The people have spoken: Seems that we want funding for transportation. Seems like a good idea.
Earlier this month, we highlighted transportation measures that were up for consideration in advance of election day.
Now, with (mostly) all the votes in, The Eno Center for Transportation reports that, of the more than 138 transportation ballot measures throughout the nation (those that were not local road millages), “voters approved over $30 billion for transportation.” Which is pretty extraordinary.
Digging deeper, Eno found that voters approved some 75% of proposed measures for all of 2018, while rejecting some 25%.
Some examples. CityLab reports:
“Some of the biggest wins were in Florida. Broward County said yes on a one-cent sales tax increase to pay for road, bus, and rail upgrades. The measure is expected to raise $16 billion over the next 30 years for South Florida’s mobility needs. Hillsborough County said yes on a one-cent sales tax increase to fund transportation investments…
“And nearly 81 percent of voters in Austin, Texas, said yes to a $160 million bond measure for a grab-bag of multimodal transportation investments, including street, signal, and sidewalk upgrades.”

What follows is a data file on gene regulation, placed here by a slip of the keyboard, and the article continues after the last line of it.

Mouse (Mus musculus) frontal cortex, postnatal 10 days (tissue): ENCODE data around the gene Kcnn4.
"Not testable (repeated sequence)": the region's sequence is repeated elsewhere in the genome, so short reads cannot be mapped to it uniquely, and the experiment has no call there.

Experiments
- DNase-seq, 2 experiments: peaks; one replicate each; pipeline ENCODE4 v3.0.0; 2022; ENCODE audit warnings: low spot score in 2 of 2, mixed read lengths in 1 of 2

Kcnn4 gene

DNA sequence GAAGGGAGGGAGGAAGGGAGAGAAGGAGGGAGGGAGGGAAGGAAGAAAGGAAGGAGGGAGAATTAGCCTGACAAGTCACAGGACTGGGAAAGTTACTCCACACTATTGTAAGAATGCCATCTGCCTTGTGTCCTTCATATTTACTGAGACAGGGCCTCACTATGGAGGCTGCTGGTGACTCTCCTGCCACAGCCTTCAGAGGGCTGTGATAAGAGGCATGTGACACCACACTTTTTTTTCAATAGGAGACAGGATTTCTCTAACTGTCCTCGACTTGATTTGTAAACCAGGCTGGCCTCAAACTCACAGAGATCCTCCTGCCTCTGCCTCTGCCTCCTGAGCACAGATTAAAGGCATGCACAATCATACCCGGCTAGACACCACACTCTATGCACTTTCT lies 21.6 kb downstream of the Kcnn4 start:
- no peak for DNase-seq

As a 3PL, NATCO manages deliveries across the nation. Literally and figuratively, roads provide our lifelines. So, when cities pass measures for transportation improvement, that last-mile delivery is an essential component to our on-time delivery.
At the state level, a similar formula is in play. For example, Connecticut had Amendment 1 on the ballot. It would “require that all revenue placed in the state’s Special Transportation Fund (STF) be used for transportation purposes, including the payment of transportation-related debts. The state legislature would be prohibited from spending the fund on non-transportation purposes.”
The results? Connecticut passed it.
At work here is a foundation of such ballot measures: people know that they’ll be paying more money. All in the name of better infrastructure. We appreciate that.